Are Slow Runners Real Runners?


Yesterday, I saw this article from the New York Times  circulating on Twitter and couldn’t stop thinking about it. [Full text here.] It discusses whether or not slow runners are essentially “ruining” the sport of running, specifically as related to marathons.


Granted it’s circa 2009, but I wanted to share it with you all because of the strong reaction I had to it….and my reaction was probably due to the fact that I’m about to run my first half marathon in 11 days (but who’s counting) and have it fresh in my head how tough running actually is; I’m not one of those people who can just bust out 13.1 miles on a whim without serious mental strength or excessive sweat, never mind the constant fear of being injured for the umpteenth time. It takes effort, and the fact that I’m about to achieve something that’s been on my bucket list just about forever despite being thwarted by a number of obstacles in the past is not something I take lightly.

Now, I’m middle of the road (I think?) in terms of pace- not a speed demon, but also not pulling 11 minute miles. I’m of the mindset, though, that just getting off your sofa and lacing up some running shoes is a BIG freakin’ deal, and an accomplishment in and of itself. Half a mile, 10 miles, 50 miles – they’re all important and special in their own right, and to be celebrated. That goes for all workouts- just becoming active is important, and following through on what you start.

In my opinion, it doesn’t matter if you have to stop and walk every quarter mile, or if it takes you one hour to reach the finish line of a 5K. At least you tried and kept going.

I’m fine with cut-off times at races and could even see runners getting in a huff about people who walk the entire course versus running even a couple miles, but still. For anyone to call “plodders” not real runners or even suggest that the integrity of the sport is deteriorating due to the notion that anyone can complete a race is both insulting and unnecessary. Running is hard! And not to mention, even if you walk 90 percent of it, you still had to put in some training to reach the finish.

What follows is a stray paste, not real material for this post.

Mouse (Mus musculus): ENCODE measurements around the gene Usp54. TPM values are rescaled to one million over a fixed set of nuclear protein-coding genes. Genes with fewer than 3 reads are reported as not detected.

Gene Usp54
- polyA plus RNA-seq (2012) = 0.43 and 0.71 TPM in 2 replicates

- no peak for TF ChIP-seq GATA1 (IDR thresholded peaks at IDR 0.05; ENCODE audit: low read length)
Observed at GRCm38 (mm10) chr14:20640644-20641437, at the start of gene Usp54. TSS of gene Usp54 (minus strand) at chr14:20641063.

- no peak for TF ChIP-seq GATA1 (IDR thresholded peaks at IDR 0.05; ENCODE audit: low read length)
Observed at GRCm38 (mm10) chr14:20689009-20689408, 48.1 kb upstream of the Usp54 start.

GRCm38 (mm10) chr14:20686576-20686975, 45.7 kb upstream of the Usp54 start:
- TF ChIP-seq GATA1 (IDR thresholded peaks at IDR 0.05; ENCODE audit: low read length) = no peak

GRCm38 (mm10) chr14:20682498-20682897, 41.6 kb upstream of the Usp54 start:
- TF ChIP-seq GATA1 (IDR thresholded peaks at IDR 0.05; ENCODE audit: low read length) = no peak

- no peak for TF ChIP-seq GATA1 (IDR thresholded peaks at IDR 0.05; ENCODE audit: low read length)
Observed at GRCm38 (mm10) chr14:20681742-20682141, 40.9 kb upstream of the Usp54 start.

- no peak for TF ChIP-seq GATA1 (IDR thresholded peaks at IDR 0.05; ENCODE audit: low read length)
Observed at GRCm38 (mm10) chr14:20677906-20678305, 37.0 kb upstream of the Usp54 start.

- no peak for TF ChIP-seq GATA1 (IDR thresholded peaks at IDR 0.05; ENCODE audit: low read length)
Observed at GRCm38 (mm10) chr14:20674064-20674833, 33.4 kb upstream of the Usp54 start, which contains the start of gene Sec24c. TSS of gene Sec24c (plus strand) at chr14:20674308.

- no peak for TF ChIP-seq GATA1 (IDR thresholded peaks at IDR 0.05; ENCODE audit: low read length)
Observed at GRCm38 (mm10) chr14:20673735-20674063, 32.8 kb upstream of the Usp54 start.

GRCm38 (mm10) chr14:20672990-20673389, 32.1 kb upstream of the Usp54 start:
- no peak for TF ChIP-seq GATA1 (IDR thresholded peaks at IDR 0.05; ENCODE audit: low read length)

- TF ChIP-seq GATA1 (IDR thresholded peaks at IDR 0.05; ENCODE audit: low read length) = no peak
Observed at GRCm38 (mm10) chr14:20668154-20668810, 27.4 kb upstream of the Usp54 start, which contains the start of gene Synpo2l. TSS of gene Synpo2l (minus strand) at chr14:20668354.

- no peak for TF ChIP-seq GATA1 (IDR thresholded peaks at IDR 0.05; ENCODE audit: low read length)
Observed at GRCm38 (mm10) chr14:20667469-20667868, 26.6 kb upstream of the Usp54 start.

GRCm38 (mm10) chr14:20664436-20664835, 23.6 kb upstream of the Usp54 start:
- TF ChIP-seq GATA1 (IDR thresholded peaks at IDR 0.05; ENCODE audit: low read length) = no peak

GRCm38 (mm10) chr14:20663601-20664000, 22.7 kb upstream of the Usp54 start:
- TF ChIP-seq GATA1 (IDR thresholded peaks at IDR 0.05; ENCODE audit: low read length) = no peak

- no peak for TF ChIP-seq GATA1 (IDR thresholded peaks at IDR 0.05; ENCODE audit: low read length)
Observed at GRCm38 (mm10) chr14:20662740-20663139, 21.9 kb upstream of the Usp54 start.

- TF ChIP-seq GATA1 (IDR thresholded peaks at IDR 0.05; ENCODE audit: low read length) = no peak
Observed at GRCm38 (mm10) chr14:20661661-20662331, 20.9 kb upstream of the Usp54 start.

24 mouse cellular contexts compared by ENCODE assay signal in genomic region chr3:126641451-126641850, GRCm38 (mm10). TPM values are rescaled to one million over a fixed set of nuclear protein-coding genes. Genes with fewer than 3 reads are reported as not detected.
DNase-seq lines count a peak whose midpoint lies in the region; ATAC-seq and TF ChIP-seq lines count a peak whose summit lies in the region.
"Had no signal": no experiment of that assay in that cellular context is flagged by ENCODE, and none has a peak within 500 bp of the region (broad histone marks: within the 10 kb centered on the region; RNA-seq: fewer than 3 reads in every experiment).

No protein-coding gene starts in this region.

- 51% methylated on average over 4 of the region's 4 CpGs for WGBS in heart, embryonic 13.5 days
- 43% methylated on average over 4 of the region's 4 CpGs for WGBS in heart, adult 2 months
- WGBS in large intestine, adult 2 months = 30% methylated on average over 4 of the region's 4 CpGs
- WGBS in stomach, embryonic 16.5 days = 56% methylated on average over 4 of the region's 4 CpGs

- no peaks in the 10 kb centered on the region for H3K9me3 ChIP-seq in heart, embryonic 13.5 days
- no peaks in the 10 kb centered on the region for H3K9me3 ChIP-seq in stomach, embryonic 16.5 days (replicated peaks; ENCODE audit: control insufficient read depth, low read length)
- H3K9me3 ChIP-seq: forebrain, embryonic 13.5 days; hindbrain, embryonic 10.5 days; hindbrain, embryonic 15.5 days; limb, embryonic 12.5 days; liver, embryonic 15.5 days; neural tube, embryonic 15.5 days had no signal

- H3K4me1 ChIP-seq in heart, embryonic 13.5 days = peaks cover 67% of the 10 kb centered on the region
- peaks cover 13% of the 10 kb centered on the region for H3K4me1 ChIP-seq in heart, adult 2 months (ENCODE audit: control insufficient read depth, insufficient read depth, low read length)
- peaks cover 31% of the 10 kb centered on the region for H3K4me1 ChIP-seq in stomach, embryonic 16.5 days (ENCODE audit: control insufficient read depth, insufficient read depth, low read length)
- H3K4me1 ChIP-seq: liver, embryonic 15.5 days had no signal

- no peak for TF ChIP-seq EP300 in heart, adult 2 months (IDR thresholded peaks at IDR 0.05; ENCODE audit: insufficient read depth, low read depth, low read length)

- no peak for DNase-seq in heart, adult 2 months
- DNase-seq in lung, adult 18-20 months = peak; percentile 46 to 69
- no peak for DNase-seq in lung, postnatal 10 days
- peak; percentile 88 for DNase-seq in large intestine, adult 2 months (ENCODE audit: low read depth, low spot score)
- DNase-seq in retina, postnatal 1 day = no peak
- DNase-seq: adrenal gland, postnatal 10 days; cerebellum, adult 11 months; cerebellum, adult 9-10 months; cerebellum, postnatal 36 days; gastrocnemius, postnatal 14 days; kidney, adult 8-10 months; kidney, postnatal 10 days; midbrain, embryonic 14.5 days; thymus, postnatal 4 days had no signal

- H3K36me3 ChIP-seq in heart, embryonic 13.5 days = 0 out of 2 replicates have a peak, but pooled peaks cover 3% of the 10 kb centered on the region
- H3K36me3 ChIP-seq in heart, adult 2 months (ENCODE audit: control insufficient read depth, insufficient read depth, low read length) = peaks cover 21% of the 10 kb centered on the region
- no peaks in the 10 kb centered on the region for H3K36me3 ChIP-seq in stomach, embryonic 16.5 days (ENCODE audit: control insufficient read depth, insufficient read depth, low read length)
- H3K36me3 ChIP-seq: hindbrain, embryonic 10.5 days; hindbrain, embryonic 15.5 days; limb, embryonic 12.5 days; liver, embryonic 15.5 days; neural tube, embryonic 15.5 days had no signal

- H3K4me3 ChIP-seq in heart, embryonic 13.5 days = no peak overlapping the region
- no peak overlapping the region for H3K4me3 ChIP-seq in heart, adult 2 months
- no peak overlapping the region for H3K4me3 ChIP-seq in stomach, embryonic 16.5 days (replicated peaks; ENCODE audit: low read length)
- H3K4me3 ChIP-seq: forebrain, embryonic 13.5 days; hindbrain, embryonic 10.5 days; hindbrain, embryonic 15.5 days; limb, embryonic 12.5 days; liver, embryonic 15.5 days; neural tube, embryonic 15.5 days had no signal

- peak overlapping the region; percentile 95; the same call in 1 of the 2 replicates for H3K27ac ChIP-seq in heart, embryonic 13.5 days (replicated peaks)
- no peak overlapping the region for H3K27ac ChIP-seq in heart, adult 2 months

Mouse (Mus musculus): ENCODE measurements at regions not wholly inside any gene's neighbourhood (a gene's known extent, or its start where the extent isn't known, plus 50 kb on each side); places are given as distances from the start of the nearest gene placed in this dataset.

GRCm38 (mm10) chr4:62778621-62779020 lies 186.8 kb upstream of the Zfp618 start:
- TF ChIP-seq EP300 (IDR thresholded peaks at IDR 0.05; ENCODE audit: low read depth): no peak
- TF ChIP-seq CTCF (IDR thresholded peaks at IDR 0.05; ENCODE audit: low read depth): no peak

And now I’ll step off my soapbox. What do you think?


Share your opinion in the comments!

9 Comments on Are Slow Runners Real Runners?

  1. Katie
    August 14, 2013 at 6:17 AM (4 years ago)

    Love this! Running IS hard, and I think people should be applauded for just getting out and doing their thing. Slow or fast.

  2. Sophie @ life's philosophie
    August 14, 2013 at 8:01 AM (4 years ago)

    I agree! All it takes to be a runner is to run…no matter how fast, how far and how often. With running being SO personal, how can it be defined as anything more than that?? Great post!

  3. Tracy
    August 14, 2013 at 9:03 AM (4 years ago)

    This idea is totally ludicrous. You can raise your competition levels or have marathons that have cut off times if you want to race at a certain speed. No one should be discouraging slow runners!!!! I say to anyone who runs, walks, dances, or prancersizes… get out there and do your thaaaang!!

    • joelle
      August 14, 2013 at 10:10 AM (4 years ago)


  4. Kerry
    August 15, 2013 at 4:41 AM (4 years ago)

    I would never call myself a runner because I am so slow.. It’s more like a jog/easy run. haha!

  5. Sokphal
    August 15, 2013 at 1:56 PM (4 years ago)

    At least you are moving!

    Slow or fast, you are beating the person that is just sitting on the couch.

    Glad this was an old article. A lot has changed since 2009.

    On a sidenote, I was at a race where Dean K. was just hanging out. I had to figure out where I had seen his name from. He’s a really ripped, really tan man.

    • joelle
      August 19, 2013 at 10:36 AM (4 years ago)

      Haha too funny about Dean!

  6. Kristin Friedersdorf
    July 21, 2015 at 12:53 AM (3 years ago)

    Did you write this post for me?! haha I am definitely a slow but steady (but will never realistically win the race) marathoner. I have put in a lot of long training runs for those races and I’m damn proud of them.


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